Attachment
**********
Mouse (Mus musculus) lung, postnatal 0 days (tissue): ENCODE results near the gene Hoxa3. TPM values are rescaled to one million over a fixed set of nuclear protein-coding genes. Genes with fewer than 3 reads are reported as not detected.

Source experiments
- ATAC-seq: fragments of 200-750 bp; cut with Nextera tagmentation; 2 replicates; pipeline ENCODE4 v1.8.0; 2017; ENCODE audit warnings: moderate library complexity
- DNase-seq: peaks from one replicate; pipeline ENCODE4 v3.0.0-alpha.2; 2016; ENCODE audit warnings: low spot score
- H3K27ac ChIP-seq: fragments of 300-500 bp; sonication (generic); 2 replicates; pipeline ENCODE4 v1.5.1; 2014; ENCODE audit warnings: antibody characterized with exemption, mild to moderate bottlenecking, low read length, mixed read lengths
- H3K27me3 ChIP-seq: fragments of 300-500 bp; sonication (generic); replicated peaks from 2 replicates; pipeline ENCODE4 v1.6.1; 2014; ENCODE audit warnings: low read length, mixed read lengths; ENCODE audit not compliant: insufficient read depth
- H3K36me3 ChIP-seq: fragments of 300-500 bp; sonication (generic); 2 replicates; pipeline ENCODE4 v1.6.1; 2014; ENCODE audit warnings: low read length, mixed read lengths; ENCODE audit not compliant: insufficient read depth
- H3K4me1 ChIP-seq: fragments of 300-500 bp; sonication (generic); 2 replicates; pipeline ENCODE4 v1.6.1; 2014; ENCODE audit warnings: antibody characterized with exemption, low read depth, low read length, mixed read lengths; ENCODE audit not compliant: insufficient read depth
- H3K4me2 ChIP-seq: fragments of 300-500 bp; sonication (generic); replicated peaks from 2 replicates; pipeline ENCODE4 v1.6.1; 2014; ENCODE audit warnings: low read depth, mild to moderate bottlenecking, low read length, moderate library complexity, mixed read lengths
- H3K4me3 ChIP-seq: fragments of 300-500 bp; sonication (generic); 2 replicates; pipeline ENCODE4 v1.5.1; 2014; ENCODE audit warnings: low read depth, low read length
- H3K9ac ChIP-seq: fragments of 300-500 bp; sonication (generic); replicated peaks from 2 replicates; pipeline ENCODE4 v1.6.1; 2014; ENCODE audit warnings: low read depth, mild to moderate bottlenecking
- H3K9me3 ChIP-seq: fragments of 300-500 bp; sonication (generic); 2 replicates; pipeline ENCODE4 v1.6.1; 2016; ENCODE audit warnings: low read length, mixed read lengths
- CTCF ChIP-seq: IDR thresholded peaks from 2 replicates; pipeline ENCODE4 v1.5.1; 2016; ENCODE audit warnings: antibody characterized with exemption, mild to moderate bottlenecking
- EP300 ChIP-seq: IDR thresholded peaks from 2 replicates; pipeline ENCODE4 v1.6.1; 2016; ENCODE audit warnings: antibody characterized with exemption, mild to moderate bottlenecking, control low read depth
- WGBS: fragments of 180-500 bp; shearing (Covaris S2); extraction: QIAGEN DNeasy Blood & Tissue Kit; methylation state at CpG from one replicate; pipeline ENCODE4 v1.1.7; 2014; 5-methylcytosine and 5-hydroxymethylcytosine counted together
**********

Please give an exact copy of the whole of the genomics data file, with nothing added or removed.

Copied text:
Mouse (Mus musculus) lung, postnatal 0 days (tissue): ENCODE results near the gene Hoxa3. TPM values are rescaled to one million over a fixed set of nuclear protein-coding genes. Genes with fewer than 3 reads are reported as not detected.

Source experiments
- ATAC-seq: fragments of 200-750 bp; cut with Nextera tagmentation; 2 replicates; pipeline ENCODE4 v1.8.0; 2017; ENCODE audit warnings: moderate library complexity
- DNase-seq: peaks from one replicate; pipeline ENCODE4 v3.0.0-alpha.2; 2016; ENCODE audit warnings: low spot score
- H3K27ac ChIP-seq: fragments of 300-500 bp; sonication (generic); 2 replicates; pipeline ENCODE4 v1.5.1; 2014; ENCODE audit warnings: antibody characterized with exemption, mild to moderate bottlenecking, low read length, mixed read lengths
- H3K27me3 ChIP-seq: fragments of 300-500 bp; sonication (generic); replicated peaks from 2 replicates; pipeline ENCODE4 v1.6.1; 2014; ENCODE audit warnings: low read length, mixed read lengths; ENCODE audit not compliant: insufficient read depth
- H3K36me3 ChIP-seq: fragments of 300-500 bp; sonication (generic); 2 replicates; pipeline ENCODE4 v1.6.1; 2014; ENCODE audit warnings: low read length, mixed read lengths; ENCODE audit not compliant: insufficient read depth
- H3K4me1 ChIP-seq: fragments of 300-500 bp; sonication (generic); 2 replicates; pipeline ENCODE4 v1.6.1; 2014; ENCODE audit warnings: antibody characterized with exemption, low read depth, low read length, mixed read lengths; ENCODE audit not compliant: insufficient read depth
- H3K4me2 ChIP-seq: fragments of 300-500 bp; sonication (generic); replicated peaks from 2 replicates; pipeline ENCODE4 v1.6.1; 2014; ENCODE audit warnings: low read depth, mild to moderate bottlenecking, low read length, moderate library complexity, mixed read lengths
- H3K4me3 ChIP-seq: fragments of 300-500 bp; sonication (generic); 2 replicates; pipeline ENCODE4 v1.5.1; 2014; ENCODE audit warnings: low read depth, low read length
- H3K9ac ChIP-seq: fragments of 300-500 bp; sonication (generic); replicated peaks from 2 replicates; pipeline ENCODE4 v1.6.1; 2014; ENCODE audit warnings: low read depth, mild to moderate bottlenecking
- H3K9me3 ChIP-seq: fragments of 300-500 bp; sonication (generic); 2 replicates; pipeline ENCODE4 v1.6.1; 2016; ENCODE audit warnings: low read length, mixed read lengths
- CTCF ChIP-seq: IDR thresholded peaks from 2 replicates; pipeline ENCODE4 v1.5.1; 2016; ENCODE audit warnings: antibody characterized with exemption, mild to moderate bottlenecking
- EP300 ChIP-seq: IDR thresholded peaks from 2 replicates; pipeline ENCODE4 v1.6.1; 2016; ENCODE audit warnings: antibody characterized with exemption, mild to moderate bottlenecking, control low read depth
- WGBS: fragments of 180-500 bp; shearing (Covaris S2); extraction: QIAGEN DNeasy Blood & Tissue Kit; methylation state at CpG from one replicate; pipeline ENCODE4 v1.1.7; 2014; 5-methylcytosine and 5-hydroxymethylcytosine counted together